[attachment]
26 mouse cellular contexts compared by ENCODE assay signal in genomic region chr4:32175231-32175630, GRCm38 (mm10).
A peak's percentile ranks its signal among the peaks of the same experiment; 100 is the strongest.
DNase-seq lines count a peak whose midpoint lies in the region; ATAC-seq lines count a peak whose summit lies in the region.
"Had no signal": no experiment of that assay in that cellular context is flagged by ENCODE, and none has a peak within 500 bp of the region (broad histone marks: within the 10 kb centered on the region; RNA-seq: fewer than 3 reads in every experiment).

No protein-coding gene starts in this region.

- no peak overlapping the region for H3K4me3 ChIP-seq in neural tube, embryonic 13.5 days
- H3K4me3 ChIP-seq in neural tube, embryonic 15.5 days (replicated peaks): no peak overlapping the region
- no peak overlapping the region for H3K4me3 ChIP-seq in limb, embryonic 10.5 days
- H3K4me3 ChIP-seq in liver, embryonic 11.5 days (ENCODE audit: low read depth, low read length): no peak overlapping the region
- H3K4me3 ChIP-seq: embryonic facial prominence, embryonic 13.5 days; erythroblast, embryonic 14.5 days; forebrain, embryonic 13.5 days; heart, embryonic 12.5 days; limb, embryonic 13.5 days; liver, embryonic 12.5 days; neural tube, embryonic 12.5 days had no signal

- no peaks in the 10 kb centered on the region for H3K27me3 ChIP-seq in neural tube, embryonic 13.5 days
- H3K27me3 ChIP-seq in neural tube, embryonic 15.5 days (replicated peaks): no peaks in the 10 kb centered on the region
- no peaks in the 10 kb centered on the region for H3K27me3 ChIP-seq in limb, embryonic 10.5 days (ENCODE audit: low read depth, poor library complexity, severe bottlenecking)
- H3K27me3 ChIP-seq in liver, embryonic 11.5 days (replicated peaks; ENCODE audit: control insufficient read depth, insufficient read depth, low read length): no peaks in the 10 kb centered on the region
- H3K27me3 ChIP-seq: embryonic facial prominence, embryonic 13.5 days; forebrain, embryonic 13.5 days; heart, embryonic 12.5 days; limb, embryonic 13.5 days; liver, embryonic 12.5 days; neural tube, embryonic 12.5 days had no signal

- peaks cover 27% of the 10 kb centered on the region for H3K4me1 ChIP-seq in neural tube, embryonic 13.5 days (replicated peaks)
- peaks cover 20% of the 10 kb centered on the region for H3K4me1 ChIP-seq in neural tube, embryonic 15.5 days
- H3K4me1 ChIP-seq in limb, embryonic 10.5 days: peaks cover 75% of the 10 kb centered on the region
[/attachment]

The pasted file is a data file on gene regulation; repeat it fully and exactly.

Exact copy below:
26 mouse cellular contexts compared by ENCODE assay signal in genomic region chr4:32175231-32175630, GRCm38 (mm10).
A peak's percentile ranks its signal among the peaks of the same experiment; 100 is the strongest.
DNase-seq lines count a peak whose midpoint lies in the region; ATAC-seq lines count a peak whose summit lies in the region.
"Had no signal": no experiment of that assay in that cellular context is flagged by ENCODE, and none has a peak within 500 bp of the region (broad histone marks: within the 10 kb centered on the region; RNA-seq: fewer than 3 reads in every experiment).

No protein-coding gene starts in this region.

- no peak overlapping the region for H3K4me3 ChIP-seq in neural tube, embryonic 13.5 days
- H3K4me3 ChIP-seq in neural tube, embryonic 15.5 days (replicated peaks): no peak overlapping the region
- no peak overlapping the region for H3K4me3 ChIP-seq in limb, embryonic 10.5 days
- H3K4me3 ChIP-seq in liver, embryonic 11.5 days (ENCODE audit: low read depth, low read length): no peak overlapping the region
- H3K4me3 ChIP-seq: embryonic facial prominence, embryonic 13.5 days; erythroblast, embryonic 14.5 days; forebrain, embryonic 13.5 days; heart, embryonic 12.5 days; limb, embryonic 13.5 days; liver, embryonic 12.5 days; neural tube, embryonic 12.5 days had no signal

- no peaks in the 10 kb centered on the region for H3K27me3 ChIP-seq in neural tube, embryonic 13.5 days
- H3K27me3 ChIP-seq in neural tube, embryonic 15.5 days (replicated peaks): no peaks in the 10 kb centered on the region
- no peaks in the 10 kb centered on the region for H3K27me3 ChIP-seq in limb, embryonic 10.5 days (ENCODE audit: low read depth, poor library complexity, severe bottlenecking)
- H3K27me3 ChIP-seq in liver, embryonic 11.5 days (replicated peaks; ENCODE audit: control insufficient read depth, insufficient read depth, low read length): no peaks in the 10 kb centered on the region
- H3K27me3 ChIP-seq: embryonic facial prominence, embryonic 13.5 days; forebrain, embryonic 13.5 days; heart, embryonic 12.5 days; limb, embryonic 13.5 days; liver, embryonic 12.5 days; neural tube, embryonic 12.5 days had no signal

- peaks cover 27% of the 10 kb centered on the region for H3K4me1 ChIP-seq in neural tube, embryonic 13.5 days (replicated peaks)
- peaks cover 20% of the 10 kb centered on the region for H3K4me1 ChIP-seq in neural tube, embryonic 15.5 days
- H3K4me1 ChIP-seq in limb, embryonic 10.5 days: peaks cover 75% of the 10 kb centered on the region